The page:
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UCPS Gives Back: Parkwood High Beta Club spreads the warmth this season

Covering others with care

An annual tradition at Parkwood High turns the school into a warm and fuzzy hub of kindness. It's called the Spread the Warmth Drive, and it's existed since 2012, thanks to a former student, Aiden Sweeney. From a simple request for blankets, it's now a full-blown mission to bring comfort in the winter cold, gathering not just blankets but also new socks, gloves and jackets.

Vinson Covington, a history teacher and one of the Beta Club sponsors, shared the drive's beginnings. "The student had seen a homeless man who looked cold and came to me and asked what we could do to help. We tried collecting jackets but found, at the time, that the blankets did better. In time, it has expanded."

From November 13 to December 15, the school becomes a donation hotspot. Students, families and the community drop off items at various convenient locations around the school. It's like a holiday party, but instead of bringing cookies, everyone's pitching in to spread some much-needed warmth. All the donations go to the Union County Community Shelter.

The Beta Club, the driving force behind this campaign, is an organization that goes beyond academic excellence. It serves as a platform for students to cultivate a sense of responsibility towards their community. Joining the Beta Club is not merely an extracurricular activity; it's an invitation to get involved in creating positive change.

"Beta Club found me. I was in Ms. Diaz's English I class in my ninth-grade year, and she was like, 'Hey, are you going to join or not?' and I did," said Karma Martini, an 11th-grader and club event coordinator. "We are a community who often meet, so you make friends quickly. You bond over the service and the activities. It's a big commitment, but it's worth it."

Students who choose to be part of the club and engage in initiatives like the Spread the Warmth Drive discover firsthand the profound impact they can have on people in need. Beyond the immediate benefits of providing much-needed items, these projects instill a sense of civic duty and compassion that lasts a lifetime.

"I enjoy giving back to the community and having volunteer opportunities," said 10th-grader Giani Gutierrez and club event coordinator. "It's what pulled me to join Beta."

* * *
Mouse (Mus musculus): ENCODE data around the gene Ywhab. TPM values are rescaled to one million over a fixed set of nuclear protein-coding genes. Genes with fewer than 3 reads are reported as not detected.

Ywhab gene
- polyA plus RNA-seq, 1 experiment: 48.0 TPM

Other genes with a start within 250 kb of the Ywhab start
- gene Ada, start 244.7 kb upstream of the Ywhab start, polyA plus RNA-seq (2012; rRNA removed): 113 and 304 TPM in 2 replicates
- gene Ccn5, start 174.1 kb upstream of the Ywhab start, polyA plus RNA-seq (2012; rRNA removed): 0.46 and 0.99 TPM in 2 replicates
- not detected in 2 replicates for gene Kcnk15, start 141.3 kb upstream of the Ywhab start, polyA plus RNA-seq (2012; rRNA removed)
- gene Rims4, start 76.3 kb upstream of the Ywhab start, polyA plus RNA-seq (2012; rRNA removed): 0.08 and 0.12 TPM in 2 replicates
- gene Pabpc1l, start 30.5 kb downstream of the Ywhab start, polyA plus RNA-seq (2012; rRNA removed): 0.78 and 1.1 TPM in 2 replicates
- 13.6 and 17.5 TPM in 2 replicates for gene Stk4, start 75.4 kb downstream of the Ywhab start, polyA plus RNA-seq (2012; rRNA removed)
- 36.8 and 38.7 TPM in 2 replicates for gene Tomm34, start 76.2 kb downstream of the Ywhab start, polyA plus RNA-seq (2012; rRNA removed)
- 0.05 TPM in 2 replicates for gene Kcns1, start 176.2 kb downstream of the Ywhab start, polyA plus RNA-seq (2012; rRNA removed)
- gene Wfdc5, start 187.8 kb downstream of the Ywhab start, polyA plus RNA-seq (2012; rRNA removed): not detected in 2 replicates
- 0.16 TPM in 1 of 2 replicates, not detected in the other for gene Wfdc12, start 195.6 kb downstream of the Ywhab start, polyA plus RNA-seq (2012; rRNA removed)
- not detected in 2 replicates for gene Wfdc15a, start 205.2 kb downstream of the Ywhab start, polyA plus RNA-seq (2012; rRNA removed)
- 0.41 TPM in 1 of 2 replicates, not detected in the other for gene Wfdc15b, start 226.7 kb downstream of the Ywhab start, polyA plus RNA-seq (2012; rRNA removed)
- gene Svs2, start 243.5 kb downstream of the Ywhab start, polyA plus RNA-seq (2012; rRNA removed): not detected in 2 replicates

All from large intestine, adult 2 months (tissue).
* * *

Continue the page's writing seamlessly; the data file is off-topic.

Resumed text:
The club has many activities throughout the year, too.

"We host a canned food drive for other organizations or our school's food pantry, sometimes twice a year," said 11th grader and club vice president Jasmine Horn. "We host a Breakfast with Santa, where kids and their families can come on a Saturday morning for breakfast and take pictures with Santa for a small fee. They can enjoy crafts and games, too."

Covington explained that the breakfast event funds support the Beta Club, allowing students to attend their annual state and national conventions. It started as a parent-driven initiative at a church, later transitioning to being hosted by the club at the school. One of his favorite projects they do is their campus cleanup project.

"The last cleanup we did, a guy stopped and told us how nice it was to see kids outside picking up the trash. He spoke with me for a bit and found out he was a business owner within the community," said Covington. "People notice when we are out and about helping. We also do a Toy Drive in the spring that benefits the children's hospital. They've told us how much they appreciate what we do."

All three club officers cited leadership as one of the things they will take with them no matter where they go. They've become skilled at creating excitement around their activities by clearly communicating the purpose and benefits of each event. Through straightforward announcements, eye-catching promotional materials, and sharing their genuine enthusiasm, they've developed a knack for capturing interest and encouraging active participation.

"We've learned to take initiative no matter the project or event," said Giani.

Giani has her sights set on a career in either computer science or archeology, recognizing that the problem-solving and analytical skills she hones in the Beta Club will be invaluable in these fields. Karma, who dreams of becoming a veterinarian, views his participation in the club as a chance to cultivate essential skills like compassion and teamwork, crucial for animal care and collaboration with fellow professionals. Meanwhile, Jasmine, leaning towards law, understands that the leadership and communication skills cultivated in the Beta Club will undoubtedly serve her well in the legal world.

"Service is the satisfaction of knowing you've brightened someone's day. They may never know you, and you may never know them, which creates an indirect but powerful connection to the community," said Karma.